How’s this for a 20th-century plot? A supernatural Empress is married to a human Emperor who will be turned to stone if the Empress is not able to buy a shadow from a poor woman. And those are just the basic elements.
Strauss’s Die Frau ohne Schatten is sometimes described as his response to The Magic Flute.
Underneath it lies the same idea of a test of worthiness. But where Mozart’s opera can be seen on one level almost as pantomime, this is so heavily allegorical and suffused with psychological ambiguity that it defeats almost all directors.
Claus Guth’s solution is to treat it all as the sexually charged dream of a frustrated young wife. The device works, so that focus is directed away from the more creaking elements of the plot.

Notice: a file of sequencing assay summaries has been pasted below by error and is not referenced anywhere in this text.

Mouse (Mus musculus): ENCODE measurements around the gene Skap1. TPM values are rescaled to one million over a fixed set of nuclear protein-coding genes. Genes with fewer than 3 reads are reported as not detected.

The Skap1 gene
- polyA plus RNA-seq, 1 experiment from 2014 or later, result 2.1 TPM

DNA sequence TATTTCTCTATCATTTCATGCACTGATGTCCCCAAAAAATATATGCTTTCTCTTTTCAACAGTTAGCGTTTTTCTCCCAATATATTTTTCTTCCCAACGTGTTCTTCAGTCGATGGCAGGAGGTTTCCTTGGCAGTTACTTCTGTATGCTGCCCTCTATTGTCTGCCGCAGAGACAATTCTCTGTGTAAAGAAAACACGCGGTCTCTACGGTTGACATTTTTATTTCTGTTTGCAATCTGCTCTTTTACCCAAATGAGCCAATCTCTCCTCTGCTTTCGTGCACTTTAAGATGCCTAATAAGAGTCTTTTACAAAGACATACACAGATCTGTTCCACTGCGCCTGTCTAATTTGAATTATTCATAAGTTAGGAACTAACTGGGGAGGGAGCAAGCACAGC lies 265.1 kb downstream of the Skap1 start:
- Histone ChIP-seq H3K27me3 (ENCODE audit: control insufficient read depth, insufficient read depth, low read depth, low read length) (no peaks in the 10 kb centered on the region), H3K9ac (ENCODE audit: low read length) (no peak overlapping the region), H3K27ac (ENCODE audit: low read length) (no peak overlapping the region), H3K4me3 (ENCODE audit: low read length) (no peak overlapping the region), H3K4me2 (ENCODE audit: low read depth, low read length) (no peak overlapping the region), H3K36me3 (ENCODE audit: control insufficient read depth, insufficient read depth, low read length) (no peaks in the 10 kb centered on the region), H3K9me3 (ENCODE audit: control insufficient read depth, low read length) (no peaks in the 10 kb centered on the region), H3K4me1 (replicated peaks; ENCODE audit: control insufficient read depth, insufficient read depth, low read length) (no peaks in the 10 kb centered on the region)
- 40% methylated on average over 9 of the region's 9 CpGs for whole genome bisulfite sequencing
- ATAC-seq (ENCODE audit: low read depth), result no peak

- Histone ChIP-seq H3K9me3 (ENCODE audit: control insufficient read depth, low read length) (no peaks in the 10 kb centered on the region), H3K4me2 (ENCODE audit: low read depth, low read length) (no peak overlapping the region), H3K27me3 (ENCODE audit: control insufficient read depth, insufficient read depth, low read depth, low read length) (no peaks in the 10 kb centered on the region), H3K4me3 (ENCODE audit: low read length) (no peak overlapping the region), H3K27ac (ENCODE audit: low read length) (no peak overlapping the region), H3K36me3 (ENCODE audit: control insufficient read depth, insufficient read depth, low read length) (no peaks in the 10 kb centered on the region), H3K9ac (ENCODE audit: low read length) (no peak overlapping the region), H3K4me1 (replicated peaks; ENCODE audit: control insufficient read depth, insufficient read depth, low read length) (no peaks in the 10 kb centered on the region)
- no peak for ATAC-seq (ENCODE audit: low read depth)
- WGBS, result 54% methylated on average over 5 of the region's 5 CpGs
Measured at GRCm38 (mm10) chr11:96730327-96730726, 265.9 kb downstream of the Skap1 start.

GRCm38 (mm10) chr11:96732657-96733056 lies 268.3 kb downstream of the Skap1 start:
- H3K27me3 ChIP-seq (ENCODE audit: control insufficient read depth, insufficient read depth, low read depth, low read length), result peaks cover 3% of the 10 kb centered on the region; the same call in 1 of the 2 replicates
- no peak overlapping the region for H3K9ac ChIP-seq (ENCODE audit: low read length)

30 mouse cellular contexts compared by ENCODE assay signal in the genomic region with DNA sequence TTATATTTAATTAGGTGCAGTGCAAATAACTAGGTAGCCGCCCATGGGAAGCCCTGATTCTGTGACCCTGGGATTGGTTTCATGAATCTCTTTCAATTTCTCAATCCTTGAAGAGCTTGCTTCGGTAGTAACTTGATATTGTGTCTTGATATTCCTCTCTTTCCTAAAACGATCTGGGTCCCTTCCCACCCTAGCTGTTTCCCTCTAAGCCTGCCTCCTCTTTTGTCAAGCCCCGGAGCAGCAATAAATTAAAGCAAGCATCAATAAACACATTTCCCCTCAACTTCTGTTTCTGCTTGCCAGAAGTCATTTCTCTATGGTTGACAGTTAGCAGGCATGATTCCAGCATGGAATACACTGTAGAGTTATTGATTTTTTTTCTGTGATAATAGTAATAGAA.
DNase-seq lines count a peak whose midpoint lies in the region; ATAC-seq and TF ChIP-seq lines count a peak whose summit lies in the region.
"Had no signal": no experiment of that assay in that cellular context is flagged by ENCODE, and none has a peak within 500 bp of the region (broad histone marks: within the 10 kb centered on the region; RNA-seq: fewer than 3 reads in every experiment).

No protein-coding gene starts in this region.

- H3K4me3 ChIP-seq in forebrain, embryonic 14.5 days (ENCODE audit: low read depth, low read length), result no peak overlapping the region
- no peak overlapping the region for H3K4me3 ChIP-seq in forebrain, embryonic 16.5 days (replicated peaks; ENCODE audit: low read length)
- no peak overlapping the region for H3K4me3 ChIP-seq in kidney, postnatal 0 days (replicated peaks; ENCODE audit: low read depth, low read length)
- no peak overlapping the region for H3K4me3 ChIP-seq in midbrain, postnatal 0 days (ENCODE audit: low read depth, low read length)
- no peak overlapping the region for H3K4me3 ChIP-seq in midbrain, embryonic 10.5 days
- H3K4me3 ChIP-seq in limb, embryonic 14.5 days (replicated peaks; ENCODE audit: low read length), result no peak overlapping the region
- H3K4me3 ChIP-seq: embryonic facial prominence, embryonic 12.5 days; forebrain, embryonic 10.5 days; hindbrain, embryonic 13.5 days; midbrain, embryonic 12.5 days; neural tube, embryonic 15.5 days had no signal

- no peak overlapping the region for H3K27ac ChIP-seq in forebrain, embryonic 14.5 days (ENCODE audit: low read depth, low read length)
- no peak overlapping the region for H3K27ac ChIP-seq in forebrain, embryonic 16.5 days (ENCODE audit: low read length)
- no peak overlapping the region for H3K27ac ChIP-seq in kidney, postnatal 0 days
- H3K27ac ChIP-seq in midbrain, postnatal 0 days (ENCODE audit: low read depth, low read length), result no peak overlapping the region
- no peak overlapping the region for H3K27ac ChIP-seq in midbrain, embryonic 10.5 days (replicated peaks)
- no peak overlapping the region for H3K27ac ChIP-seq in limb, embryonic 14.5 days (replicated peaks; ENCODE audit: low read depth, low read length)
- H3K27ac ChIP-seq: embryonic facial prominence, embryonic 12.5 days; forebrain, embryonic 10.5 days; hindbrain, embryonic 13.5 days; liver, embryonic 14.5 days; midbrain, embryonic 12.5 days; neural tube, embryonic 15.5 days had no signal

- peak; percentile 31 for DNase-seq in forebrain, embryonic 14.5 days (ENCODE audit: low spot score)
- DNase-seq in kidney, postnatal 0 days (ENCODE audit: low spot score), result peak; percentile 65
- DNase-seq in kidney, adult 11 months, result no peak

But if I urge you to see this new production, it’s not because of the staging, excellent as that is. It’s because you will never hear a finer performance of a Strauss opera than the blazing, incandescent, tender and opulent reading of the glorious score that Semyon Bychkov secures from the Royal Opera House orchestra. On this evidence, we have the Vienna and Berlin philharmonics rolled into one in the Covent Garden pit.
Too often, gorgeous orchestral performances of Strauss are let down by barking from the singers. Not here. The five principals are sensational — every note is pitch perfect and musical. As the Empress, Emily Magee’s soprano floats above the orchestra. And Elena Pankratova is dramatically compelling as the Wife. Michaela Schuster’s Nurse is the lynchpin of the production and is even better than her recent Klytaemnestra.
Emperor Johan Botha’s pure, ringing heldentenor tone seems from a bygone age and Johan Reuter’s Barak completes a simply perfect cast.
This is as good as it gets.